I distrust patriotism; the reasonable man can find little in these days that is worth dying for. But dying against – there’s enough iniquity in Europe to carry the most urbane or decadent into battle.
No, that’s not a Brexit manifesto. Geoffrey Household wrote Rogue Male in 1939, when it would have been hard to argue with. The sentiment is jotted down by the unnamed narrator – the eponymous rogue – while he’s in hiding from his various pursuers.
I must confess that I opened Rogue Male expecting a tale of Bigglesesque derring-do, so I was pleasantly surprised to find so much more than that. The premise is that the rogue was caught pointing a rifle at a central European dictator and, after torture and a narrow escape, is being pursued by the dictator’s agents. It was published a few months before Britain entered the Second World War and while either Household or his publisher evidently thought it wise not to name Adolf Hitler, the dictator is so obviously him that Rogue Male was reprinted in a Services & Forces edition to encourage the troops soon after Britain declared war.
Household gives us a hunt from the perspective of the prey, who is himself an experienced big game hunter and so is able to appreciate the thinking of the predators. The rogue flees for home but the closer to home he gets, the closer the hunters get to him. He is chased from the unnamed European country through cosmopolitan London into Dorset, a county whose quintessential Englishness is underscored by locals talking about how they ‘don’t ‘old with forriners’.
At one point, he is even pursued by the bloodhounds of the local foxhunt, becoming less man and more quarry with every chapter. He spends much of the second half of a novel hidden underground in his ‘burrow’, while the hunters quarter the county for the place to dig him out.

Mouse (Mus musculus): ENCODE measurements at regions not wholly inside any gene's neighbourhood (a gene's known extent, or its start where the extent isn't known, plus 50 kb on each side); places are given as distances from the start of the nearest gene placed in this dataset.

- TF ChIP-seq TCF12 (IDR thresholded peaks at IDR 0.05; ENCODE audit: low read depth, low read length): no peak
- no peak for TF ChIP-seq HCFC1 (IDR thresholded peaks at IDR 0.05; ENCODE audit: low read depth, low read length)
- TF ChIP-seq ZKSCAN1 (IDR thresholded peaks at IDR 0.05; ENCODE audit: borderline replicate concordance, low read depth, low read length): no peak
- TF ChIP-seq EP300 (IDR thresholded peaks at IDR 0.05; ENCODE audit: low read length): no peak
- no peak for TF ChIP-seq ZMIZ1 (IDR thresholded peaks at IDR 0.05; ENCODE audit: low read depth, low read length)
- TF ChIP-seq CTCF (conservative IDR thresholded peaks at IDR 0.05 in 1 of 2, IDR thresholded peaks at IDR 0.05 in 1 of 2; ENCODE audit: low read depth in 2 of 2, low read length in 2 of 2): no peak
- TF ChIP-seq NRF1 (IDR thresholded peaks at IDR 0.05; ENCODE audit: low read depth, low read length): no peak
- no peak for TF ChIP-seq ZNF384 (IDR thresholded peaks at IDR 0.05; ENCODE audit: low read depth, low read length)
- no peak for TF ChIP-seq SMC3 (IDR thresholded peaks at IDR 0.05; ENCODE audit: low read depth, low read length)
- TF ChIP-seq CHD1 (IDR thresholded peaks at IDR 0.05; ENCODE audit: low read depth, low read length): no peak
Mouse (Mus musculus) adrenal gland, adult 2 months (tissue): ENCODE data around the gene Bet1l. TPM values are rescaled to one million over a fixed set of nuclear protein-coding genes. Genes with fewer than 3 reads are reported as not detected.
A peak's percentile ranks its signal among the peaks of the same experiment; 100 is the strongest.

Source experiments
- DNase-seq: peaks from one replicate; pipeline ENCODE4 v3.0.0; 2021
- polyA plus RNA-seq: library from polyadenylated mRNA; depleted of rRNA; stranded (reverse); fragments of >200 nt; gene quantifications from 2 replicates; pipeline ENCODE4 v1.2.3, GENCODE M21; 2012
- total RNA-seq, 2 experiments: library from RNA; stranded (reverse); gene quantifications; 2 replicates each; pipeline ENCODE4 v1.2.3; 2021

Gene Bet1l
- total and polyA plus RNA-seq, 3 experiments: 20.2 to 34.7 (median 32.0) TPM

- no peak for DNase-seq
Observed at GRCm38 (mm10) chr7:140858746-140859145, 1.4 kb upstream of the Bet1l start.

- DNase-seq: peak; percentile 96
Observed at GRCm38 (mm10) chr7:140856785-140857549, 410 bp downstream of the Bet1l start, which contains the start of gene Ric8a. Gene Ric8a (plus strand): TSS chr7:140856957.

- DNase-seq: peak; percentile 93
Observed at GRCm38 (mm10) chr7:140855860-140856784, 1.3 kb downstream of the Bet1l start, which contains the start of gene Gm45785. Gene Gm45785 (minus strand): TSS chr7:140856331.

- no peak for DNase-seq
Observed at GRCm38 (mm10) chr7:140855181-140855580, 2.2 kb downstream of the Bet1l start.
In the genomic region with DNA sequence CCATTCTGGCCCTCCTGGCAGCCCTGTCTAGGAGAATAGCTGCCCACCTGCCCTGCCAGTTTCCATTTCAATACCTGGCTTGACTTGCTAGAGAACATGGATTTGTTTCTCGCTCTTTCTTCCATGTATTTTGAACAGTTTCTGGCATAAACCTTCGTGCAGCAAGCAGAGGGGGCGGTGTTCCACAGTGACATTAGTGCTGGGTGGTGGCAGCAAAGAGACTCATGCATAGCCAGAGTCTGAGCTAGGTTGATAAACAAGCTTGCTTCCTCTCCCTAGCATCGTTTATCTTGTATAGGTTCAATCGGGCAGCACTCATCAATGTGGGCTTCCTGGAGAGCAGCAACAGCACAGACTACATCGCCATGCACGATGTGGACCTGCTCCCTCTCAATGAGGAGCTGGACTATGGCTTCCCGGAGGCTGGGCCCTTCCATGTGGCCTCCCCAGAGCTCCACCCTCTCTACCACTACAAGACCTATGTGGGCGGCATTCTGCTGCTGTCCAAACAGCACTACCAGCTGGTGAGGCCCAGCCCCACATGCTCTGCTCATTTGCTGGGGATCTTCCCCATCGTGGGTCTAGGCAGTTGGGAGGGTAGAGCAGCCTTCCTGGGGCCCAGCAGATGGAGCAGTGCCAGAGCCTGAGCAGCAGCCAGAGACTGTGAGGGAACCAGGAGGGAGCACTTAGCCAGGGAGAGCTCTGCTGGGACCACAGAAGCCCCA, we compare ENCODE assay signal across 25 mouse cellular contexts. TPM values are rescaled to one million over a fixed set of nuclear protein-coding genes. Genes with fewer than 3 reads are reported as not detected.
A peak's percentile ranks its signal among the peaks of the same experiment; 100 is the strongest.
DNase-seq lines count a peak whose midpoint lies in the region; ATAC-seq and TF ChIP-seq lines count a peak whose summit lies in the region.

While Rogue Male starts with an attempted political assassination, it’s far more a psychological than a political thriller. As the pursuit narrows his world, the rogue becomes more honest with himself, and though his diary, with us, revisiting and discarding the rationalisations and the laissez-faire with which he presents himself in the early chapters. As his pursers allow him less and less room to manoeuvre in the physical world, so he allows himself less and less room to manoeuvre in the world of his own psychology and we see the turmoil behind his stiff upper lip.
Rogue Male shows the conceit of civilised man stripped away, layer by layer, and replaced by the instincts of a hunted animal. There is pain, there is fear but what the pursuers forget at their peril is that a hunted animal also has a ruthless cunning.